By Tacy Trowbridge, global lead, Education Programs, Adobe
Numerous studies indicate that tomorrow’s jobs will demand “creative problem-solving skills.” But what exactly are these skills? And are they being taught effectively to the next generation – a group facing a massive shift in job requirements as workplace automation becomes more prevalent?
To learn more about creative problem solving in the classroom, Adobe conducted a study to understand how UK educators and policymakers perceive creative problem-solving capabilities, including how critical these skills are to future jobs, and how they are being nurtured in schools today.
While creative problem-solving can be defined as using creativity to develop new ideas and solutions to problems, there are a multitude of individual skills that can fall under this umbrella. Our research identified independent learning, learning through success and failure and taking risks as three of the most valuable creative problem-solving skills for students to be taught in schools.
More than three quarters of the educators surveyed believed that students need to develop these skills to protect their futures, as the professions that require creative problem-solving are less likely to be impacted by automation. However, it isn’t just job protection where creative problem-solving makes a difference. Nine in 10 educators believe students that excel at creative problem solving will have higher-earning job opportunities in the future; 90 percent agreed that these same skills are in high demand by today’s employers for senior-level and higher-paying careers.
Knowing that 92 percent of educators believe creative problem-solving should be integrated across all curricula, and that policymakers are in vehement agreement, it’s reasonable to assume that schools are already providing opportunities for students to develop these skills. Alarmingly though, this critical skillset is not emphasised enough in schools today due to the barriers educators face – from tight budgets and lack of resources to outdated testing requirements. Coupled with the fact that more than half of educators believe that they do not have the training or knowledge to help students develop creative problem-solving skills, and it’s easy to perceive that the challenge that educators and students face is vast.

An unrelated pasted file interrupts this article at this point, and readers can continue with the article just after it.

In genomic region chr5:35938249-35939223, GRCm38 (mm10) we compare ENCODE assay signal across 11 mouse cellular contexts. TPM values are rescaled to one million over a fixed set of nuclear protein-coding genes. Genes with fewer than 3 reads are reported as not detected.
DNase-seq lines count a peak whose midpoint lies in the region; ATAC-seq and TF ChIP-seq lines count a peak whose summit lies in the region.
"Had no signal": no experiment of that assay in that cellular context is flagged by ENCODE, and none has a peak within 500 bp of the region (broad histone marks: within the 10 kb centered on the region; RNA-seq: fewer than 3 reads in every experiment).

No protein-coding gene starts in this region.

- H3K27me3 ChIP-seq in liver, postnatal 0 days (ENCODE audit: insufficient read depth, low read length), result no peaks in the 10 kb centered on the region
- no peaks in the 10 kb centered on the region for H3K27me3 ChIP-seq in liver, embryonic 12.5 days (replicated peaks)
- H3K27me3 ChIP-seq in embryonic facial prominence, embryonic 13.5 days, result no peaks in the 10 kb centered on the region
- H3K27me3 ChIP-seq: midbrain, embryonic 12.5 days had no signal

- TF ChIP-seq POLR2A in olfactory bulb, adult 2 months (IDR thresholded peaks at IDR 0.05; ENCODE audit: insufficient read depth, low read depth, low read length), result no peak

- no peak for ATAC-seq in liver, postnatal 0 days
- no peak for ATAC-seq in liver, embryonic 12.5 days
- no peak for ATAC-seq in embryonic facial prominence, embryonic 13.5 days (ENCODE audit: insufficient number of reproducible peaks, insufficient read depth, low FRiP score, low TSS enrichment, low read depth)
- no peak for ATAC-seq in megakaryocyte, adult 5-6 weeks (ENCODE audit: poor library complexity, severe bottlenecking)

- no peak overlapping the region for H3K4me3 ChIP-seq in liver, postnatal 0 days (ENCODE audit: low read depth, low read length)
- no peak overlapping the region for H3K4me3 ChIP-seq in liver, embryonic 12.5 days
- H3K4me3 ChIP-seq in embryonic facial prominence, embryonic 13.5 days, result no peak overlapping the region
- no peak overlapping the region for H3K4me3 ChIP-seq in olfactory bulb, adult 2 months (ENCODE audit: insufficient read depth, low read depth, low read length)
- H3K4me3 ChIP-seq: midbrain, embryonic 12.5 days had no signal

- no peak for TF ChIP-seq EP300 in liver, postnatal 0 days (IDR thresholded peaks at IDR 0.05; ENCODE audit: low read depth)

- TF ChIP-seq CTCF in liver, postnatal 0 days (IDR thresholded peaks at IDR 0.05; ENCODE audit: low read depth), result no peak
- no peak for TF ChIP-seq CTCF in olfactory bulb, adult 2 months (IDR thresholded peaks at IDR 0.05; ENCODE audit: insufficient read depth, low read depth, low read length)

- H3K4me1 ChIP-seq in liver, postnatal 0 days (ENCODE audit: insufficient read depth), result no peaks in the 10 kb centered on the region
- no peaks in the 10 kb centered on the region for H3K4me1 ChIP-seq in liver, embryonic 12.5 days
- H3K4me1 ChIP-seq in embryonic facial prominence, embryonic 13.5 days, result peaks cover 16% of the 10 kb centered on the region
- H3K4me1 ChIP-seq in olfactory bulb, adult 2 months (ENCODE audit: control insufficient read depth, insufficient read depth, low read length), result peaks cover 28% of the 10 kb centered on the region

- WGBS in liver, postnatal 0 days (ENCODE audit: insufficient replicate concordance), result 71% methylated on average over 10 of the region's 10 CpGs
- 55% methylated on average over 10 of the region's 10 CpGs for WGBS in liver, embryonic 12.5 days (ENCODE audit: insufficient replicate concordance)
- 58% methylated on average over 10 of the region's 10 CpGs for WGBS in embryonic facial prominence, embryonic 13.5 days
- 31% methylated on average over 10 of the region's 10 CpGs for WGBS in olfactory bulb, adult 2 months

At Adobe, we believe that we should support educators that are teaching creative problem-solving, getting the right technology into the hands of schools and students to inspire young people to create. While technology alone is not the answer, it plays a key role. That is why Adobe is working to update its licensing models so students can access Creative Cloud both in the classroom and at home using their school ID to log in.
Adobe is also constantly developing new storytelling tools like Spark, and will made Spark Premium free to all educational institutions in April, so students can easily create high-quality, visually compelling reports, research papers, posters, writing assignments, presentations and so much more.
Regardless of what age students are, it is crucial that we do all we can to nurture these important skills, helping to equip students with the tools they need to succeed and thrive in later life.
This article was sponsored by Adobe.